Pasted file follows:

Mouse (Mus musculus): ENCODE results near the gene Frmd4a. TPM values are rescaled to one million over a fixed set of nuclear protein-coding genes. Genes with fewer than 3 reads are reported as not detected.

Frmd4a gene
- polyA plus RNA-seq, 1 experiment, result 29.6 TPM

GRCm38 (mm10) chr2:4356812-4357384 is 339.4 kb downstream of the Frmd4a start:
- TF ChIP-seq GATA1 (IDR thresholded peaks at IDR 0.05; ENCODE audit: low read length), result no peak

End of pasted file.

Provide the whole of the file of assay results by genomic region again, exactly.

Mouse (Mus musculus): ENCODE results near the gene Frmd4a. TPM values are rescaled to one million over a fixed set of nuclear protein-coding genes. Genes with fewer than 3 reads are reported as not detected.

Frmd4a gene
- polyA plus RNA-seq, 1 experiment, result 29.6 TPM

GRCm38 (mm10) chr2:4356812-4357384 is 339.4 kb downstream of the Frmd4a start:
- TF ChIP-seq GATA1 (IDR thresholded peaks at IDR 0.05; ENCODE audit: low read length), result no peak